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5 March  2010


Released after heavy pressure from the International Labour Organisation


Phoe Phyu,

    received shortly after his release a notice that his licence had been revoked.


Source    AHRC





After strong ILO intervention, the sentence against Phoe Phyu was reduced to one year, and he was released from prison on 5 March 2010. But shortly after his release he received a notice that his licence had been revoked. Like other lawyers who have served time for made-up cases after they represented people against state interests, such as members of the 88 Generation Students group, and members of the opposition National League for Democracy, he was not given a chance to defend himself before being notified that he has lost his licence, and there were no valid grounds for the revocation. Other lawyers representing persons accused of antigovernment offences in Burma have also lost their licences, including U Aung Thein and U Khin Maung Shein. The revocation of Phoe Phyu's licence is unlawful, because he has a right to have a hearing and to defend himself against the loss of the licence beforehand, but this was not done. Also, the ground for revoking the licence cannot just be a criminal conviction but one that makes the person unfit to serve as a lawyer. It is hard to see how even the concocted case against Phoe Phyu could fall into that category. What is clear, rather, is that the revocation of the licence is a vengeful act typical of the current regime in Burma aimed at removing a person's means of livelihood on top of the unjust prison term that he already served.


Phoe Phyu, well-known as a political activists' lawyer, is among a handful of lawyers who have defended opposition and labour dissidents in the former Burma, under military rule since 1962. He had been arrested by army units in Magwe Division  in Aung Lan township, on the evening, of 15 January  2009, on his way back to Yangon after representing  labor activists  detained for reporting the seizure of farmland to the International Labour Organization (ILO). He was charged under the Illegal Association Act.



When arrested, Pho Phyu had gone to Aung Lan again to deliver the necessary documents and evidence relating the case for a court hearing. Around 50 farmers reported to the International Labour Organisation office in Rangoon in January, complaining that the army confiscated more than 5,000 acres of paddy fields at Myetyeh-kan and Kyaung-ywalay villages in Natmauk township.  Pho Phyu, had been requested by family members to represent four farmers who were arrested and detained when news of their visit to the ILO reached authorities. One of the farmers, Zaw Htay from Aunglan, was sentenced to 10 years on 23 January with the charge of leaking national secrets for taking photographs of confiscated farmlands.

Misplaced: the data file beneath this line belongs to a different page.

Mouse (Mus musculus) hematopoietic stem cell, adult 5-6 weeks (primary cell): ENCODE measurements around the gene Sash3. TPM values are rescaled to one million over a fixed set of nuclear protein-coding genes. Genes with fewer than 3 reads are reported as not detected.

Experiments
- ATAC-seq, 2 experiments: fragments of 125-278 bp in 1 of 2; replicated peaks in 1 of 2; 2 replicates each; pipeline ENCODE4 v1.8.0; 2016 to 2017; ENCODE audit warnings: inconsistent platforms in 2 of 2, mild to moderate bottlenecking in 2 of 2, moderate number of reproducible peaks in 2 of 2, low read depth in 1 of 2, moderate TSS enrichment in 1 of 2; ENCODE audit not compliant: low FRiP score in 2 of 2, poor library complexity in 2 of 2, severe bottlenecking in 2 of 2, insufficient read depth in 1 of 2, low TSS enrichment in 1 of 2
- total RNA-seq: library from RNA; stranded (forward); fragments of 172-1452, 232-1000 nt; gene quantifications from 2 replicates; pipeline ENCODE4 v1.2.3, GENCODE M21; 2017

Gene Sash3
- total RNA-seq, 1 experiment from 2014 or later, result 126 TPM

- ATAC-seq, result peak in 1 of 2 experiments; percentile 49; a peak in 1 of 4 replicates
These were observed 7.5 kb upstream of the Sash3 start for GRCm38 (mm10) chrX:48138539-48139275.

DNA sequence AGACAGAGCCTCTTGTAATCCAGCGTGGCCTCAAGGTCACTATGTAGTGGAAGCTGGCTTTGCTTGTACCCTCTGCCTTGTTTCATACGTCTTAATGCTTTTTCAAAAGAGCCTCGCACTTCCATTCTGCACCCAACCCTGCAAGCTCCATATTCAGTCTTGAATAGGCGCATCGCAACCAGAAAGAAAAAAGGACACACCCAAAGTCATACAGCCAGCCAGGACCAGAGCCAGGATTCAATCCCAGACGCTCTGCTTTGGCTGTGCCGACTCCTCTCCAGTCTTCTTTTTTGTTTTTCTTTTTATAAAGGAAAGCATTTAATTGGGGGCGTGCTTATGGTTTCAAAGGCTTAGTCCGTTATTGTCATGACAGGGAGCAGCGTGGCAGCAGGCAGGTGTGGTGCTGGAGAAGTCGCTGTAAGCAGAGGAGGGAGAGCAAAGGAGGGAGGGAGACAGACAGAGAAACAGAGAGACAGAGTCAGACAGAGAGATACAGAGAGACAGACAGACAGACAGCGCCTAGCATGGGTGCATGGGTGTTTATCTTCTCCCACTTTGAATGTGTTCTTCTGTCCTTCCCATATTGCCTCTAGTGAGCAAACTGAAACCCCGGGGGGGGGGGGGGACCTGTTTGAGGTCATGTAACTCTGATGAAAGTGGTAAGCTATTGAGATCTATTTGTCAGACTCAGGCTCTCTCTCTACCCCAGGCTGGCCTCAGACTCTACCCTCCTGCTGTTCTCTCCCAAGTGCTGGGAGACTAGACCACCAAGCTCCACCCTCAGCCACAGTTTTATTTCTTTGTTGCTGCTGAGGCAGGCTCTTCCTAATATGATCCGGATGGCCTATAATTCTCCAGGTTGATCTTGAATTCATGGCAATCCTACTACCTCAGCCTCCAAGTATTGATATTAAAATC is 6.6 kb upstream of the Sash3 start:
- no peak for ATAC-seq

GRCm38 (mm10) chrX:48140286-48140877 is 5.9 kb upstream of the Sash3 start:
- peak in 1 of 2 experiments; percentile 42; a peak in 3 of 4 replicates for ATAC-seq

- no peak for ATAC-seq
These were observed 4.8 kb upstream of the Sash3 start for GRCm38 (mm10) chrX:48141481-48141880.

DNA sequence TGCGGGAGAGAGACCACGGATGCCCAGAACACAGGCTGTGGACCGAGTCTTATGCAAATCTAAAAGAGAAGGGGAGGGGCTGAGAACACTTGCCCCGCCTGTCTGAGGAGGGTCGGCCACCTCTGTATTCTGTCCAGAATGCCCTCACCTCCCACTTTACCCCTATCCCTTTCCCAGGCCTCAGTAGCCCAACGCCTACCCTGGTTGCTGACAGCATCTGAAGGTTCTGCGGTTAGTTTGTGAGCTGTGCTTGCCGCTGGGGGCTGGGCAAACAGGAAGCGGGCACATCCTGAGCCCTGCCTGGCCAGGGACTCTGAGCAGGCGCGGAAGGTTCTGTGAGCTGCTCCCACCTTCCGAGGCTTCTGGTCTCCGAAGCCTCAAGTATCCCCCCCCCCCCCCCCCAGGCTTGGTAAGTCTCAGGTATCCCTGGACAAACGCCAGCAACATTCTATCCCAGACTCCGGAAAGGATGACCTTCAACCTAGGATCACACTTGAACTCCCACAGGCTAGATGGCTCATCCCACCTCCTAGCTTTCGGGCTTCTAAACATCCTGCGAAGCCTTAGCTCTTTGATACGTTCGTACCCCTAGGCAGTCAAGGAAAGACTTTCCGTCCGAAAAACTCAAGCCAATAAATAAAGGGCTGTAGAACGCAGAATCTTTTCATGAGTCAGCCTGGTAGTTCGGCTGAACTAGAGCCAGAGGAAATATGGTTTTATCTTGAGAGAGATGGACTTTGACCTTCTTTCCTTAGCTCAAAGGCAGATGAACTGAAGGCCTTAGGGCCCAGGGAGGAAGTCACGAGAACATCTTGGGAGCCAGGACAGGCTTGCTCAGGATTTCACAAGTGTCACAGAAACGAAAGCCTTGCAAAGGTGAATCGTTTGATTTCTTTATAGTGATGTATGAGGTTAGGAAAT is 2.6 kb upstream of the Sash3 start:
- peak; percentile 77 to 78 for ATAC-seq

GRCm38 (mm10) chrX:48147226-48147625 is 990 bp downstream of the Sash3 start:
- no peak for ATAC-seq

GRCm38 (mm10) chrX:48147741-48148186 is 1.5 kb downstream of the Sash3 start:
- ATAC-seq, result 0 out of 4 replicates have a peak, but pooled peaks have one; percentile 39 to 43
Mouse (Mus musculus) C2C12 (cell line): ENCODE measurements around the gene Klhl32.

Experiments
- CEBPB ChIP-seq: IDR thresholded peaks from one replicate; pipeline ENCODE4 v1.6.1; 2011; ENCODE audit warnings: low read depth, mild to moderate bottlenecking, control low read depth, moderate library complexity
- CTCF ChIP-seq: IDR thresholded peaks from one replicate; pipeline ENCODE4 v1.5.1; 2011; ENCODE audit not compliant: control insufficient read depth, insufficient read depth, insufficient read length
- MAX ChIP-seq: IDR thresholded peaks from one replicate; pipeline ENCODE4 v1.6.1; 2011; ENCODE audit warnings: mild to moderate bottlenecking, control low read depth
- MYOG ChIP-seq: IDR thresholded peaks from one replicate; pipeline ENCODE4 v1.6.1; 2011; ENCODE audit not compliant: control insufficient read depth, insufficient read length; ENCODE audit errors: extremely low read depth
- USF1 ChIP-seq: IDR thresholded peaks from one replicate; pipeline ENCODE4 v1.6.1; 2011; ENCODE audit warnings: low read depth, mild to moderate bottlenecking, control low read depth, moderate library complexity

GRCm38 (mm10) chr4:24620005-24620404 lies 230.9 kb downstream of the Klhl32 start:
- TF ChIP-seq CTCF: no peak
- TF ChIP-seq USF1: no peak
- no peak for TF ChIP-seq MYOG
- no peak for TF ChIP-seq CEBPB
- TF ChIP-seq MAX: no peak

Previously, Pho Phyu was briefly apprehended by authorities and had his belongings searched on 1 January 2009,  in Nat Mauk township in Magwe when he was preparing for an earlier hearing.


Lawyers defending political and human rights activists have been harassed and intimidated in various ways.  "They are arresting defence lawyers on one pretext or another. These are attempts to intimidate and silence us," said Aung Thein, who was recently freed after four months in jail. Pho Phyu is the fourth activist lawyer to be jailed as part of a wider crackdown on pro-democracy dissidents ahead of the junta's promised general elections in 2010. Young lawyer Nyi Nyi Htway was sentenced to six months in jail by Rangoon Hlaing township court in October with the charge of impeding court procedures.


Another lawyer Kyaw Kyaw Min, who was sentenced in absentia, had fled to the Thai-Burmese border. Lawyer Nyi Nyi Htwe, 27, remains in jail.(See : ).

Two senior lawyers Aung Thein and Khin Maung Shein both in their 60s, were each sentenced to four months' imprisonment last November for contempt of court. They were released on 6 March. (See : ).



According to the Thailand-based Assisting Association for Political Prisoner (Burma), there are a total of 2,128 prisoners of conscience in Myanmar.In recent months, the junta has imprisoned pro-democracy activists in an apparent attempt to clear away dissent before elections promised for next year. Military courts have sentenced hundreds of dissidents to prison terms of up to 104 years.The U.N. human rights envoy to Myanmar, Tomas Ojea Quintana, called on 17th March, for the immediate release of all political prisoners and urged the military to stop using civilians in forced labour.







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